Back to the Front

Heading out the door? Read this article on the new Outside+ app available now on iOS devices for members! Download the app.

You know, maybe Floyd Landis and Oscar Pereiro are on to something here. The men currently sitting in first and third places overall both overcame seemingly insurmountable deficits to rise back to the top of the leaderboard, and the massive amounts of time they lost may actually have helped them get back into the race.

At the start of Stage 13, Pereiro was nearly 29 minutes behind Landis, who was wearing the yellow jersey after a fine performance in the Pyrenees. Conventional racing wisdom says that a man who loses more than 20 minutes in one mountain range is going to lose time again in the next mountain range. Had the Spaniard only lost ten minutes in the Pyrenees, he would have been identified as a greater threat for the overall classification and the Stage 13 breakaway would have been contained or completely chased down.

Consider what happened to Levi Leipheimer. He lost more than six minutes in the Stage 7 individual time trial, but remained closely marked by the other yellow jersey contenders in the mountains. He lost enough time to make it necessary to pull off a big breakaway to get back up the leader board, but not enough to be considered a non-threat by the other contenders.

So, as odd as it may sound, it may have been fortunate that Floyd Landis cracked 11 kilometers from the summit of La Toussuire yesterday, finished ten minutes behind stage winner Michael Rasmussen, and plummeted from the yellow jersey to 11th place overall, more than eight minutes behind Pereiro. If he had held on longer and cracked five kilometers from the finish, he probably would have started Stage 17 just four minutes behind the yellow jersey, right in the heart of the top ten in the overall standings.

Instead of a total implosion, a loss of just four minutes would have been seen as a minor failure and this morning Landis would have been considered a more serious threat to the race lead. Similarly, Landis probably wouldn’t have seen his situation as desperate, nor resorted to such an extreme effort if he’d only lost a few minutes. He probably would have waited until the later climbs to launch an attack, which may not have given him sufficient time to build big enough lead.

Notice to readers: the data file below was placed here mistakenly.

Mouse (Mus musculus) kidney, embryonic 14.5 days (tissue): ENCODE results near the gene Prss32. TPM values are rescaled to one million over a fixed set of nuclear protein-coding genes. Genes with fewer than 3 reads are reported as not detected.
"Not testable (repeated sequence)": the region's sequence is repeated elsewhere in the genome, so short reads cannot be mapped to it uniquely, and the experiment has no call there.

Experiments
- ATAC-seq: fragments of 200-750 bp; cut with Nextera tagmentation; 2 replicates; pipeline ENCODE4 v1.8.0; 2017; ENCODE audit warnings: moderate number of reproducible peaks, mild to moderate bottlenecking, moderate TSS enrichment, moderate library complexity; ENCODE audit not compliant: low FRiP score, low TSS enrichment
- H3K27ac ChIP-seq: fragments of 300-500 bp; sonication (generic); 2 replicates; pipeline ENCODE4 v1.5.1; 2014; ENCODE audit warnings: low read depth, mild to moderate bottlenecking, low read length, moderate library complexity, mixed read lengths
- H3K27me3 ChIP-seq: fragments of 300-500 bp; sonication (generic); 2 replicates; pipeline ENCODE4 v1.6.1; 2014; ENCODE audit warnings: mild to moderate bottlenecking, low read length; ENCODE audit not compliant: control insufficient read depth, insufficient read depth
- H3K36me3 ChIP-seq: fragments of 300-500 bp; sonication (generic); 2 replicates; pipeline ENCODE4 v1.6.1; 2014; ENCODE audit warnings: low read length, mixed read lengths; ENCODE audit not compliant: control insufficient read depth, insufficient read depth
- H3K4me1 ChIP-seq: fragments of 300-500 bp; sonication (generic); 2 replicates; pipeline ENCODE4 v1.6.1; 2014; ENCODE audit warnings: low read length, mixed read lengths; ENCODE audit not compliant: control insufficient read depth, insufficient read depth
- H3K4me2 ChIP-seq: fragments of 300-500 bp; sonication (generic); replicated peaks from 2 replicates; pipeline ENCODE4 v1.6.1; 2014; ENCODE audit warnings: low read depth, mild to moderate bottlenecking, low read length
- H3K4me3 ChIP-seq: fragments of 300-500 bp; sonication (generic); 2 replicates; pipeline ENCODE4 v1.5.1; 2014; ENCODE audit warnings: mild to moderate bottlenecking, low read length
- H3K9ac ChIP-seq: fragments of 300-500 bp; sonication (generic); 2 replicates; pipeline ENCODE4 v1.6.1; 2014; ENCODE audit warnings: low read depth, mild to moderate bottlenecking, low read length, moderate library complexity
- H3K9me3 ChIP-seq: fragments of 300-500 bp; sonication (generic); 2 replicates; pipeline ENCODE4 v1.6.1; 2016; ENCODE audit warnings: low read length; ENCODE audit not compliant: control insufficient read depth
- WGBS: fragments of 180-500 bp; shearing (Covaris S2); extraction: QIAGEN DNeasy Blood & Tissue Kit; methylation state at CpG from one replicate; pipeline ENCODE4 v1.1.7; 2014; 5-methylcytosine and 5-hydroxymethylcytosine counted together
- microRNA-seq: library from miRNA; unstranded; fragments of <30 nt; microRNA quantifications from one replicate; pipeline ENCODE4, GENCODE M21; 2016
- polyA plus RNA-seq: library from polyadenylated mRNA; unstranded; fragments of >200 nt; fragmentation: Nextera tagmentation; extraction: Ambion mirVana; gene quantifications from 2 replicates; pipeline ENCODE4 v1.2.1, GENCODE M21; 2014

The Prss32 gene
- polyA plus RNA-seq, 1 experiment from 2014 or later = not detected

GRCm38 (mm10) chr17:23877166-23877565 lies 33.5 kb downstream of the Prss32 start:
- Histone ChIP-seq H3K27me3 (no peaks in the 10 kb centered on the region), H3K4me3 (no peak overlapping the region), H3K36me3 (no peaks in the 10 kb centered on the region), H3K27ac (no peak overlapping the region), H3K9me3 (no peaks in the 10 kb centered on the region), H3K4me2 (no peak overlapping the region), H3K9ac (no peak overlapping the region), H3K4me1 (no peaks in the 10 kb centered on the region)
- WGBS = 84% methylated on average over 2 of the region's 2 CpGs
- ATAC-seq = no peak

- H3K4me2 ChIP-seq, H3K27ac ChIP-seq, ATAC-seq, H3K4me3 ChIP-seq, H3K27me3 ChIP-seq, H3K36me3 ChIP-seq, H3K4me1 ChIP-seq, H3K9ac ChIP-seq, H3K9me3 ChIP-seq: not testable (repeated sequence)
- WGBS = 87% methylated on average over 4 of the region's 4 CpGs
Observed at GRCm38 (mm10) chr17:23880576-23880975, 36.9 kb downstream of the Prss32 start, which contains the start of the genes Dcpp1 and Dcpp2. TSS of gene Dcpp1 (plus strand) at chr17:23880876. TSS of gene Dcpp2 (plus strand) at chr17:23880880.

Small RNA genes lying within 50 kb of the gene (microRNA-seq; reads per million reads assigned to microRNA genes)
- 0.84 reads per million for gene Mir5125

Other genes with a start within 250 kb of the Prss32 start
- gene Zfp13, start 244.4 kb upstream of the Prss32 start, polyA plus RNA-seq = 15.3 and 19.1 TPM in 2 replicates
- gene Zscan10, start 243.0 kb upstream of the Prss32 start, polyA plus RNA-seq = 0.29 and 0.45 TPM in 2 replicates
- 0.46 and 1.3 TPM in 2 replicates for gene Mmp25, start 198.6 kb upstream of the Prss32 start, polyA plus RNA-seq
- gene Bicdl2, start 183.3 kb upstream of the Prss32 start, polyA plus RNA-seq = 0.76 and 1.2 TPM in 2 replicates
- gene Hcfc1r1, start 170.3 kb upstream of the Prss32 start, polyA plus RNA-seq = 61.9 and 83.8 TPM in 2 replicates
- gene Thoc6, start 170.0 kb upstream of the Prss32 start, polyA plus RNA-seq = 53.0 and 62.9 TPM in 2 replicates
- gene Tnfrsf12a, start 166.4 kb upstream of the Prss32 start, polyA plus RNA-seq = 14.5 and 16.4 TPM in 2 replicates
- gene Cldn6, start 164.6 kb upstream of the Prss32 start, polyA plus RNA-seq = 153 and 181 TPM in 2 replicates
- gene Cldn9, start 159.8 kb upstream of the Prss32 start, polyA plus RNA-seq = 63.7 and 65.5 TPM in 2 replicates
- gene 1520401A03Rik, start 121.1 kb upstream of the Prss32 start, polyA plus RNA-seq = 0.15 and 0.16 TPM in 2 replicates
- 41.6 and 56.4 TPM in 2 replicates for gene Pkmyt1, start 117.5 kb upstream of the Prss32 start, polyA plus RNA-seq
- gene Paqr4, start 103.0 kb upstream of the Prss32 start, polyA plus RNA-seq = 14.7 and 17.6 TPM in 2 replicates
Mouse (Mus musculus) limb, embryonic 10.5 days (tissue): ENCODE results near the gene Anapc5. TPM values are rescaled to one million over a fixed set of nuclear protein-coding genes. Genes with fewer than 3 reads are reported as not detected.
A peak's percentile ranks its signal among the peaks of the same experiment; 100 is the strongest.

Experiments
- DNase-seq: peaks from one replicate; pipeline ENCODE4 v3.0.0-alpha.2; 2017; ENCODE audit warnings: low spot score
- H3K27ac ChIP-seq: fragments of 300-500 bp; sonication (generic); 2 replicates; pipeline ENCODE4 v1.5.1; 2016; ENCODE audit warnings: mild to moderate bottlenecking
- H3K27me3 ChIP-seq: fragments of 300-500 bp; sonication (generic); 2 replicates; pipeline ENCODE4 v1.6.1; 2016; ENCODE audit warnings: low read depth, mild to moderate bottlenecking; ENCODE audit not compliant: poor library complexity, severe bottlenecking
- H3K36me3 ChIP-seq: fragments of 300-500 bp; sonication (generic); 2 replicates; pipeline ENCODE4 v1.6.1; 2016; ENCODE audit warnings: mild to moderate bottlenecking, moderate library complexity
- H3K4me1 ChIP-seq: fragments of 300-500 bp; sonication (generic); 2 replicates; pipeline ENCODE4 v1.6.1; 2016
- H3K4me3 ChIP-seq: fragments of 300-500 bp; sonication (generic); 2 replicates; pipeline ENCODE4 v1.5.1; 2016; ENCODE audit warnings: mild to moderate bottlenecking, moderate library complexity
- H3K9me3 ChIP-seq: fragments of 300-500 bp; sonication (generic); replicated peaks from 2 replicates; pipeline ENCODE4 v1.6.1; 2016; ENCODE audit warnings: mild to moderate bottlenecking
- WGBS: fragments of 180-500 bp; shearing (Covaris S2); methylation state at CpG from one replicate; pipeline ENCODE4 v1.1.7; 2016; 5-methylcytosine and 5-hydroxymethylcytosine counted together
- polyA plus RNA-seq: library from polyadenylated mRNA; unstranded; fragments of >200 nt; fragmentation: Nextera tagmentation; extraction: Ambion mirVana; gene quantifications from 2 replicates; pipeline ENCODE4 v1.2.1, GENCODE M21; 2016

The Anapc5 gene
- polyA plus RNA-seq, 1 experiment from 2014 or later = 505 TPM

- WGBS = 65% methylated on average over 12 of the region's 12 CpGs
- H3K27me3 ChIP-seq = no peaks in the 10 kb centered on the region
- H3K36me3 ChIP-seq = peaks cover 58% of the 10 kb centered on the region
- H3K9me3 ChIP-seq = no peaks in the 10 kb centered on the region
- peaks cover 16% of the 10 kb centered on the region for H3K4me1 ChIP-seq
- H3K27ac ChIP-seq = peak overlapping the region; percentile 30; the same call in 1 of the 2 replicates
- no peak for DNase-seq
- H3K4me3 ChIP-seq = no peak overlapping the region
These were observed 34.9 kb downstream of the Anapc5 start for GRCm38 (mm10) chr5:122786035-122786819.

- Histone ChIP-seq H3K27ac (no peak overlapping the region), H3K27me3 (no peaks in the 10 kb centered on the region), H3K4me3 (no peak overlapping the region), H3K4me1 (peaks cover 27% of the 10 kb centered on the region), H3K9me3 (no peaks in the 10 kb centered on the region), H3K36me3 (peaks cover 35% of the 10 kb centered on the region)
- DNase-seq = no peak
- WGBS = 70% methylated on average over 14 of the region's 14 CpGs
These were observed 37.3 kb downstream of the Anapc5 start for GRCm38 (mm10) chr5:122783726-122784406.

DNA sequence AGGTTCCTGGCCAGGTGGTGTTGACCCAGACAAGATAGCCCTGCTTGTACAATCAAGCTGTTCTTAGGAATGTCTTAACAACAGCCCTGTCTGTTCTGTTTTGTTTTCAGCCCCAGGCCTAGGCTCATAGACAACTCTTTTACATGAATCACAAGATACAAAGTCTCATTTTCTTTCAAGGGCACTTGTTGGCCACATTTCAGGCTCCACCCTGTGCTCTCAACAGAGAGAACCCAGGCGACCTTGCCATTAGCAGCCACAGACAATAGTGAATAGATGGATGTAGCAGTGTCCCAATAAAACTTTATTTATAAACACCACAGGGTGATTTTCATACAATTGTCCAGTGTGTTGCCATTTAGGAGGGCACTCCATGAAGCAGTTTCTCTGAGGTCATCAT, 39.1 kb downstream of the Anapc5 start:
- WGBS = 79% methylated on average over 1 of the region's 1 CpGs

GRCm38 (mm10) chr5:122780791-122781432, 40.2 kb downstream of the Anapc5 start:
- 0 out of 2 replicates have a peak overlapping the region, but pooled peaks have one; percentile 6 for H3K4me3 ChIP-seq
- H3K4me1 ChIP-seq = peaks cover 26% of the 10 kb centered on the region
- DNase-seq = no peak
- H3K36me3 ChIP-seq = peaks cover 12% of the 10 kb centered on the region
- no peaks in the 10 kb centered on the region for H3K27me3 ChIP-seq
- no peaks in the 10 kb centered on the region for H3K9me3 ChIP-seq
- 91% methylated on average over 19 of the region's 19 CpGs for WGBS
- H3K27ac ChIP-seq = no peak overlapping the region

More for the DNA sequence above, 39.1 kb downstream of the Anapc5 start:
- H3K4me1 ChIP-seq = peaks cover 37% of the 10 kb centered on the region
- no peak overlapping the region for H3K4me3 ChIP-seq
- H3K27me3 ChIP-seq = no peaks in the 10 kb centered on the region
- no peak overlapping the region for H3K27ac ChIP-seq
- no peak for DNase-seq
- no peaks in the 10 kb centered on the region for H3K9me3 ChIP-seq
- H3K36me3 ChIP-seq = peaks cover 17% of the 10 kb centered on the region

It’s important to understand that Landis was not given a free pass today; he earned every second he clawed back from the men in the top ten. Yet, the magnitude of the deficit he had to overcome affected his motivation, tactics, and determination. There was no reason to ride conservatively at all. It didn’t matter if he cracked again because there was nothing left to lose. That freed him to go for broke on the climbs, the descents, and everything in between. And whether or not the men chasing him underestimated his strength and resolve, there was nothing they could do to contain him.

On a mountain stage with five major climbs and almost no flat roads at all, there’s only so much teammates can do for you anyway. There’s not a lot of draft to be had when you’re climbing at eight to 12 miles per hour, and teammates can’t help you at all on the long and twisting descents. For much of today’s stage, the course leveled the playing field that Landis and all of his pursuers were playing on. If this had been a flat to rolling stage, the advantage would have gone to the peloton, but in the mountains, one determined and powerful rider can hold off everyone.

And as amusing as it is to think that losing massive amounts of time could be a good tactical move, I’m sure neither Landis nor Pereiro would recommend it and neither would I. Rather, the lesson to learn from these two riders is that regardless of the deficit you find yourself in, it’s imperative to go on the offensive and continue racing. The only man who truly loses is the man who completely gives up.

The last two times the Tour de France winner came from behind to seize the yellow jersey in the final time trial it was American Greg Lemond who wore it into Paris. In 1989, he erased a 50-second deficit in just 24 kilometers to win the Tour ahead of Laurent Fignon by eight seconds. The following year, Claudio Chiappucci gained a lot of time over the Tour contenders in a Stage 1 breakaway, and LeMond chipped away at his lead for the next three weeks. Coming into the final time trial with a very slim deficit to overcome Lemond finished more than two minutes faster than the Italian and won his third and final Tour de France.

Looking for the ultimate Tour de France experience? Sign up for Chris Carmichael’s daily Tour de France Newsletter and Do the Tour… Stay at Home™ audio workouts, presented by AMD. Download free audio workouts straight to your computer or iPod, then set up your stationary trainer and get a great Tour de France-focused workout while watching the race live on television.